When I first started out in research, I made the error of sending information with my subject’s name to a company. Now this was supposed to be a blinded study and the company was not supposed to know personal information like that. Luckily, I had sent it as an attachment. The person that received the email did not open the attachment before I had realized my mistake. I quickly contacted the person who then deleted the email without opening it. I had to report this as an event to the governing body of the institution at the time. It was deemed low risk since no one had opened the email, but it definitely made me double and triple check my work from there on out and made me very meticulous with whatever I am handling.
Can you describe how you or your organization is making a significant social impact?
One of the research topics I have worked on is on how to increase screening practices for chronic illnesses such as breast and cervical cancer among women, particularly in underserved communities. We found that educating women on the importance of early detection as well as providing access to healthcare was a major factor in encouraging women to be screened regularly. I have participated in outreaches in churches, schools and community fairs where we handed out pamphlets on cancer screening, answered questions and connected people with organizations that provide free breast and cervical cancer screening as well as cancer support.
Can you tell us a story about a particular individual who was impacted or helped by your cause?
I had a middle aged woman who had never had a mammogram come to my clinic once. At first when I broached the subject of breast cancer screening, she brushed it off. I did not want to seem pushy, but I asked her if there were any reasons she did not want to be screened. It turned out she had a family member who had died from breast cancer and was afraid it may happen to her. I explained to her that the best way to get ahead of this was to find out and then treat it as early as possible. She listened and had her mammogram screen. It turned out she did have early stage breast cancer. She had to go through chemotherapy and surgery, but she is doing well and is living a very full and active life. Infact, she brought other friends and families to get screened for breast cancer.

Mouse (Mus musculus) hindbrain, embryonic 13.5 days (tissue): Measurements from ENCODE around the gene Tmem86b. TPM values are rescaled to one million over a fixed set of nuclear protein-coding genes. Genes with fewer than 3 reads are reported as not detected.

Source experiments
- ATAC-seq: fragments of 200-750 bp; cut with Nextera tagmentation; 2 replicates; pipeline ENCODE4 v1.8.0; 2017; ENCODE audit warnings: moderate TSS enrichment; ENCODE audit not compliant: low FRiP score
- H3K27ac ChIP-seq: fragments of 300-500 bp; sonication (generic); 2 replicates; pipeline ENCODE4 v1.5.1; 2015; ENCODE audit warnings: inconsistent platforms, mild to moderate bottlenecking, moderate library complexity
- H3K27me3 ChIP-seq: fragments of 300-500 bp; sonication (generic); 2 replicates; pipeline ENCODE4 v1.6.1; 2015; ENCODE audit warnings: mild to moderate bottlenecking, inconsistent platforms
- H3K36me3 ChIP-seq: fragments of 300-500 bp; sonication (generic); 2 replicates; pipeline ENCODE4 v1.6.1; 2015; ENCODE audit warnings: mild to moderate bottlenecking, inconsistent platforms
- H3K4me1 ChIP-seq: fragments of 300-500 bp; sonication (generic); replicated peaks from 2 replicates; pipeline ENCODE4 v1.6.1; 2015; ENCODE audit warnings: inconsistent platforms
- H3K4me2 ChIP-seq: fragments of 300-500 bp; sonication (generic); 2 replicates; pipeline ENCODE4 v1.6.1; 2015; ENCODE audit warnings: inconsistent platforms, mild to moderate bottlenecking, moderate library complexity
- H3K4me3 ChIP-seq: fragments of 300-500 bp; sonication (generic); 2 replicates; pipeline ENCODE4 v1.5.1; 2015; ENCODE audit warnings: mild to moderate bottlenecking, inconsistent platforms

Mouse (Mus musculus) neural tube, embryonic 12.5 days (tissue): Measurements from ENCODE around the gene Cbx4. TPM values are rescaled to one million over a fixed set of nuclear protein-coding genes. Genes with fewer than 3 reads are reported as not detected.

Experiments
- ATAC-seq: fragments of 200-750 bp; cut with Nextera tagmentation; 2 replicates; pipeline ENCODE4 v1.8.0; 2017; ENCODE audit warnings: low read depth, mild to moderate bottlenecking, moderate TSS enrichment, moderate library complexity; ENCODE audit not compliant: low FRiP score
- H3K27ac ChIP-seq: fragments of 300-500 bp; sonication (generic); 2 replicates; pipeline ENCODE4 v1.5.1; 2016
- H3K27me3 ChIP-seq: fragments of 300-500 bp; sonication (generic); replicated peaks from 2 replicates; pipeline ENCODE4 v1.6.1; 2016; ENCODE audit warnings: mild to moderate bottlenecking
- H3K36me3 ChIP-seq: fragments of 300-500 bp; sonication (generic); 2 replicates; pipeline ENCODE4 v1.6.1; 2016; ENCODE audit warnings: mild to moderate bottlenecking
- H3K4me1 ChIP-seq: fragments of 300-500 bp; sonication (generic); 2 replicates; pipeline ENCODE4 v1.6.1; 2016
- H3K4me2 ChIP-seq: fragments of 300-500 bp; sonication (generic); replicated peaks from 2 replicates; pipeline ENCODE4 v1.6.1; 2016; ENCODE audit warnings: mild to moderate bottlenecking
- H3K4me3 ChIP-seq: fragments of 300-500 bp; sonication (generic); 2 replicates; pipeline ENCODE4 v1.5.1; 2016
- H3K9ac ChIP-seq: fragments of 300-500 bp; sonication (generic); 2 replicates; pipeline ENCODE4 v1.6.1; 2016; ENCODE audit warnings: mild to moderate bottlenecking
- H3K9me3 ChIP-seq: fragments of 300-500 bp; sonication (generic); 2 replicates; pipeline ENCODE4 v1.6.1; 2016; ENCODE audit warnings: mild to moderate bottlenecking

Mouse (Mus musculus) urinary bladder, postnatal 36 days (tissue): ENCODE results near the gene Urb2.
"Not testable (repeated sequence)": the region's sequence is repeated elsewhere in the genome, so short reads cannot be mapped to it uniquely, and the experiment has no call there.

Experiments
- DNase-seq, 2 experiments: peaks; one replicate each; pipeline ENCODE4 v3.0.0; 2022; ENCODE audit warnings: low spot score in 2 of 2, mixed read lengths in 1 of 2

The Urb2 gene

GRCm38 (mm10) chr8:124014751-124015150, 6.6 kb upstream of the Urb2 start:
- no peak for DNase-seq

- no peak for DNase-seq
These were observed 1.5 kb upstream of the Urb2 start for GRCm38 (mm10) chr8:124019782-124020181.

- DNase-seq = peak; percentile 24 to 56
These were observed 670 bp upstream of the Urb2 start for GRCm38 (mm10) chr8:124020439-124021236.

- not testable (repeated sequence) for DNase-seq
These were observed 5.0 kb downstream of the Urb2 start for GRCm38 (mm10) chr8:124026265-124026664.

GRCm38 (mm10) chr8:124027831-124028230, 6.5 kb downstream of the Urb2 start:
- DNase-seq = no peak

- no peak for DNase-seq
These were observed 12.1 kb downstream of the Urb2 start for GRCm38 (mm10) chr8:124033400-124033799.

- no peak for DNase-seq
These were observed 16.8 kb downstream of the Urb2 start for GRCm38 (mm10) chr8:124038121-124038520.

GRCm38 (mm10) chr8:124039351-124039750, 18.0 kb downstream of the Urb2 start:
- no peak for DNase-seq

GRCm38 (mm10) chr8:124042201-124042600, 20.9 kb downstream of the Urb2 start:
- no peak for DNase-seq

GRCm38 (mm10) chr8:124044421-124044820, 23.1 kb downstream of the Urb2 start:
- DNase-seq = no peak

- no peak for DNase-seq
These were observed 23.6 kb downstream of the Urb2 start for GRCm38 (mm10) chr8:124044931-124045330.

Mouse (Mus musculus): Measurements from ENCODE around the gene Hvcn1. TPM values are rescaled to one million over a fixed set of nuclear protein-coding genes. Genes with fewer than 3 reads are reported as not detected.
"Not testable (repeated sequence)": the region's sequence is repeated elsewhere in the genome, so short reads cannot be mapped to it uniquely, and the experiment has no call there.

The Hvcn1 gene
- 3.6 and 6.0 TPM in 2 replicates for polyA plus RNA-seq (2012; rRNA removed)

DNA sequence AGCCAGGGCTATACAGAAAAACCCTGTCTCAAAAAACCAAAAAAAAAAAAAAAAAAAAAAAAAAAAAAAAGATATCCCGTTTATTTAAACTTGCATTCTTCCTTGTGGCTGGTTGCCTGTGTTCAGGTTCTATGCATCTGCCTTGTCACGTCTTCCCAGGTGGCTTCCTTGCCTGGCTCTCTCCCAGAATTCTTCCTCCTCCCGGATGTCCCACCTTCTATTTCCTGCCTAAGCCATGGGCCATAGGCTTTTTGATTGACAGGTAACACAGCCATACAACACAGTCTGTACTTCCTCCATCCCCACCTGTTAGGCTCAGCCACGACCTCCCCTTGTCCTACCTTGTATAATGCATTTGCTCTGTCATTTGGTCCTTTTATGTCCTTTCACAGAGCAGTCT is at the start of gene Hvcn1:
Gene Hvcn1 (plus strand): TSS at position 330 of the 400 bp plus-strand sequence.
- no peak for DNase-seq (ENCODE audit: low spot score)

Are there three things the community/society/politicians can do to help you address the root of the problem you are trying to solve?
Raising more awareness about the importance of early screening and detection and on safe sex practices. This can be done through schools, social media, television, outreaches etc.
Donating time, money or both, to research institutions and bodies so there is more information about certain diseases and treatment options.
Providing better access to healthcare and health information on breast, cervical cancer and HIV. Making sure everyone is able to get to health professionals at a reasonable time, distance and cost.
How do you define “Leadership”? Can you explain what you mean or give an example?
Leadership is not being authoritarian or power drunk. It is noticing what strengths different people in your team have and seeing how these can be harnessed for the goal or purpose at hand. It is noting that everyone has a unique role to play and so giving everyone a chance to develop this. For example, whenever I am part of a collaboration of authors in writing a paper, we work on sections of the paper we are most proficient in. I am good at researching past works and finding data, my colleague may be good in maths, graphs and statistics. Another person good with editing and proofreading. This way when we send our papers to journals we know we are providing high quality work.